One CCIPRAn, Helene Jackson, stated such concerns in a letter to the project, dated November 26, 2007, reproduced on page 71 of the long pdf file mentioned above.  She wrote her letter after attending two of the meetings.

The process improved over time, but only slightly:  at one meeting, the moderator said that people with ideas that didn't get consensus could give them separately to the Planning Department; however, the entire meeting still didn't hear such ideas, and discussion remained within the framework set by the Department.


B.  The survey was inept.

All interviews were conducted by phone, so there was no input from people who have no phone, or live off the grid -- many of the people who care most about the special quality of life in Cochise County.

There were only 406 interviews -- 1/3 of 1% of the people in the county.

The data were mishandled -- in reporting what city people live in or identify with, the percentages add up to only 83%, not 100%.

The sample was biased.  Cochise County is about 50% men, but the sample was only 40%.  About 50% of us in Cochise County are under 38, but in the sample, only 30% were even under 50, and 48% were retired.  About 33% of homes here are rented, but in the sample, only half that, or 16%.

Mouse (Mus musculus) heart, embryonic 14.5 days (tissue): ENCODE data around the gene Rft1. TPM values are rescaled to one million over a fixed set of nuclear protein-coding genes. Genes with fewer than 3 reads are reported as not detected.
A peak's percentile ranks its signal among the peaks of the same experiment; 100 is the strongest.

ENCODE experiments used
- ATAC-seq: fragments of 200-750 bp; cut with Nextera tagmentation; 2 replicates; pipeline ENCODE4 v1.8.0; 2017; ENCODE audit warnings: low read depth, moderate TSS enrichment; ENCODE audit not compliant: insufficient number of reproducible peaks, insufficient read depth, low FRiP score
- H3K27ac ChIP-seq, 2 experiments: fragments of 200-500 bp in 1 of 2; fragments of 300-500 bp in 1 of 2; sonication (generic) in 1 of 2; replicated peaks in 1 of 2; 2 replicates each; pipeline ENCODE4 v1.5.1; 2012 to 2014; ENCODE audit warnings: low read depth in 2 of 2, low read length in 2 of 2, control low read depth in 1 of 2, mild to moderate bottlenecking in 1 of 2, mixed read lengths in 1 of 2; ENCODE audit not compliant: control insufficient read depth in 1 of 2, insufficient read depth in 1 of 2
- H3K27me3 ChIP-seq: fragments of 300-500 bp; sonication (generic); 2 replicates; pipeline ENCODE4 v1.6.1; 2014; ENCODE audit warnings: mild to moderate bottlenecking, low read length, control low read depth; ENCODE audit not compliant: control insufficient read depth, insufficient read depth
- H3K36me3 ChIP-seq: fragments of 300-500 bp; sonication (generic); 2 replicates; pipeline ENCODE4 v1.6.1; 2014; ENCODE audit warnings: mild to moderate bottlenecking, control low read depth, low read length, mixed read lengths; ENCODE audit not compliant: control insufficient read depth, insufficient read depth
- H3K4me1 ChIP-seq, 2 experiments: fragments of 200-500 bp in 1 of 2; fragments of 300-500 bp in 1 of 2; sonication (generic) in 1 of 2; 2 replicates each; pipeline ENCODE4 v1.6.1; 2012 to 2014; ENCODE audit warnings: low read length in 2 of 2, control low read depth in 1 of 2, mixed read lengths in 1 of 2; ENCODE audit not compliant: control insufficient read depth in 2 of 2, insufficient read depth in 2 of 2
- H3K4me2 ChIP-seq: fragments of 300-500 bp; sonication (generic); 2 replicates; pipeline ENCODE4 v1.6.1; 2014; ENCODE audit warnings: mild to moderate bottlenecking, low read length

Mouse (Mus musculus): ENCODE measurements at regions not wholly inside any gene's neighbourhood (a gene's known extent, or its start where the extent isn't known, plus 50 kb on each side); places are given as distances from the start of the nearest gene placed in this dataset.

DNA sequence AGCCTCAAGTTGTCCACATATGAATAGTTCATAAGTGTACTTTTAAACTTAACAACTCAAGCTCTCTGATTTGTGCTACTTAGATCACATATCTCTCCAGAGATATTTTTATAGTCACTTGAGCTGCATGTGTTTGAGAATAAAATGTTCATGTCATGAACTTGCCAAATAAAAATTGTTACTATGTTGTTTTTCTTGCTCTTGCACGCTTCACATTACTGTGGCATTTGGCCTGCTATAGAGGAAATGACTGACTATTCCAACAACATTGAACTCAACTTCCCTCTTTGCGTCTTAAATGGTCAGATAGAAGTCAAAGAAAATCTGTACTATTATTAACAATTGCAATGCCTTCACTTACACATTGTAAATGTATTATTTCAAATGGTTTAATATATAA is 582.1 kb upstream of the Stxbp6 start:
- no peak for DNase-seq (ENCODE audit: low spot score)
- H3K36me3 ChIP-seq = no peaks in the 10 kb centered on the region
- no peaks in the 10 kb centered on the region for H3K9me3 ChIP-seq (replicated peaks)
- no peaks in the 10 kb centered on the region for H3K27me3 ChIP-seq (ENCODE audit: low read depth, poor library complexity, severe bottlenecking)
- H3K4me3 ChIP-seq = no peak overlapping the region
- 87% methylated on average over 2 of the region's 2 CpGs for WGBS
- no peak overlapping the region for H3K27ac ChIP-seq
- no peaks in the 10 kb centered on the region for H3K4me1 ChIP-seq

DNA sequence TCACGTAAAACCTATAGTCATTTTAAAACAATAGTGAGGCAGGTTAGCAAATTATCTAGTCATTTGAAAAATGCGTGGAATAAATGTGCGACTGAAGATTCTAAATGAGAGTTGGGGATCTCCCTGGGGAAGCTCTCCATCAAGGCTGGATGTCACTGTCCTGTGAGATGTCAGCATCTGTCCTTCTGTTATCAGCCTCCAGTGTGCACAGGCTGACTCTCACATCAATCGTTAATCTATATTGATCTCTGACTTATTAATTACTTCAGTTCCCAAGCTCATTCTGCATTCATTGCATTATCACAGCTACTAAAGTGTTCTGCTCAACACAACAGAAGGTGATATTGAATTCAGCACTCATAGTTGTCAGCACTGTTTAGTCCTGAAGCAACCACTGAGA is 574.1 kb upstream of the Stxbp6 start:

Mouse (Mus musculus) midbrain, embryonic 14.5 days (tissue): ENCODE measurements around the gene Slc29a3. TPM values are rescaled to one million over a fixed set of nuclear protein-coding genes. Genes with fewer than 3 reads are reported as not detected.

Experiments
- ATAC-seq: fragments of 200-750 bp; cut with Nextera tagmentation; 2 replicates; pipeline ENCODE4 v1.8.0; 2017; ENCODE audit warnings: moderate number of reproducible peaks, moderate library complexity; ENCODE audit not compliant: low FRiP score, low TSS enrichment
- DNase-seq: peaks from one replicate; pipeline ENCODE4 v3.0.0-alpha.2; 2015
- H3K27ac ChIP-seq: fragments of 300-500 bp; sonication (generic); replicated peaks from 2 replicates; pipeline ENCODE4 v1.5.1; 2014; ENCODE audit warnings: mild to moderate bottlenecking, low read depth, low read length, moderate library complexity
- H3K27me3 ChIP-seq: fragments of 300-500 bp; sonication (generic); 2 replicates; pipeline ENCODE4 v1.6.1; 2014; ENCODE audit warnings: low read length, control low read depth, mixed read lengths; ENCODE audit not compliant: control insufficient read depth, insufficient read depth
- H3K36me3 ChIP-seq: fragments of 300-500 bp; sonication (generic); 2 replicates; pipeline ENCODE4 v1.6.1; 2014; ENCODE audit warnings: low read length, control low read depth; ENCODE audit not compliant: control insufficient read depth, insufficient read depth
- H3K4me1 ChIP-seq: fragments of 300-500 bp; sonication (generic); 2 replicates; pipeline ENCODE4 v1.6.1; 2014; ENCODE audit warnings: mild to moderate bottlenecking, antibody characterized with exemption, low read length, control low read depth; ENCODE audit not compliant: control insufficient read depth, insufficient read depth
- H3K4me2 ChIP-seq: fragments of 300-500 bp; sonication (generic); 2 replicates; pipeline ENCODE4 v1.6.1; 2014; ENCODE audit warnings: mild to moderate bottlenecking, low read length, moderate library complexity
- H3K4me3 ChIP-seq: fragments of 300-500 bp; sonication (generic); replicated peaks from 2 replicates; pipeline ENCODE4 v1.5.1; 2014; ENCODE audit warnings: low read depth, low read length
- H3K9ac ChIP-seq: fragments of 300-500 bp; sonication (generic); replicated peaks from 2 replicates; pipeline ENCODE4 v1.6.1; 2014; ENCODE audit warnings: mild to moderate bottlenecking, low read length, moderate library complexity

To put it another way, the sample would be realistic only if everyone in Cochise County had phones and lived on the grid; if we were about 50,000 men and 80,000 women, instead of 65,000 each; if 40,000 of us were under 50, instead of 80,000; if 40,000 of us were 65 or over, instead of 20,000; if half of us over 18 were retired; and if about 7500 of us rented homes, instead of 15,000.